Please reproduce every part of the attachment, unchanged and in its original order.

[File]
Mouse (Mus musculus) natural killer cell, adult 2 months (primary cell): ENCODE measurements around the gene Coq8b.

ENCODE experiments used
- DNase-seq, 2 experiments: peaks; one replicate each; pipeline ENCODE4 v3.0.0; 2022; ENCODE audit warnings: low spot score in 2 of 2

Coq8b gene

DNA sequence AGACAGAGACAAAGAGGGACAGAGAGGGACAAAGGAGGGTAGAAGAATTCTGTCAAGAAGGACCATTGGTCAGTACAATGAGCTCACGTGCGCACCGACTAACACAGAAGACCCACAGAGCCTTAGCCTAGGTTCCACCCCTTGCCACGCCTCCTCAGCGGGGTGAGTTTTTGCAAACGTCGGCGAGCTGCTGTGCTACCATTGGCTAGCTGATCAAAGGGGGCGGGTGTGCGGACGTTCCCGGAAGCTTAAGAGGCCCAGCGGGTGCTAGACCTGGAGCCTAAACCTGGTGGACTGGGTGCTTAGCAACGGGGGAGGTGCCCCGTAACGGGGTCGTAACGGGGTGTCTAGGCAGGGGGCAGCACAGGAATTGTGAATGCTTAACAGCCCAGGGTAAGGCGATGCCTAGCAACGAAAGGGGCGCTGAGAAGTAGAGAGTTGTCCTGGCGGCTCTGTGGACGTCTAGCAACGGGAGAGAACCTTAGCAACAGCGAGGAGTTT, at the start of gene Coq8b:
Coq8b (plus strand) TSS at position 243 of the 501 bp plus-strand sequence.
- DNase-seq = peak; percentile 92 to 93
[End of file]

Mouse (Mus musculus) natural killer cell, adult 2 months (primary cell): ENCODE measurements around the gene Coq8b.

ENCODE experiments used
- DNase-seq, 2 experiments: peaks; one replicate each; pipeline ENCODE4 v3.0.0; 2022; ENCODE audit warnings: low spot score in 2 of 2

Coq8b gene

DNA sequence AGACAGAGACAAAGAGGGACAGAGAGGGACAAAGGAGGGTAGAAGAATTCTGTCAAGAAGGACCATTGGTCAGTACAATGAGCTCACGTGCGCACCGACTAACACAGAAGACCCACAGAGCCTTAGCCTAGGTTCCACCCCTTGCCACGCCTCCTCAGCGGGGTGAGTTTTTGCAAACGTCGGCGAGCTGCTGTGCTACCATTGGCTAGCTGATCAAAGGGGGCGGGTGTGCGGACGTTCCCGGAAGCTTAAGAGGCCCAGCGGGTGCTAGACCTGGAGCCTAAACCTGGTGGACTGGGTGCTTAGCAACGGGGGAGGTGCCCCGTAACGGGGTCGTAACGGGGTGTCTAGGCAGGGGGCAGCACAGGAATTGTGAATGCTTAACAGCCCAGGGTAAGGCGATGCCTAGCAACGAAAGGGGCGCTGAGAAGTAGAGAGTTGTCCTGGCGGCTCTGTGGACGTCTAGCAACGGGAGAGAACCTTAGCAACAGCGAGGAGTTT, at the start of gene Coq8b:
Coq8b (plus strand) TSS at position 243 of the 501 bp plus-strand sequence.
- DNase-seq = peak; percentile 92 to 93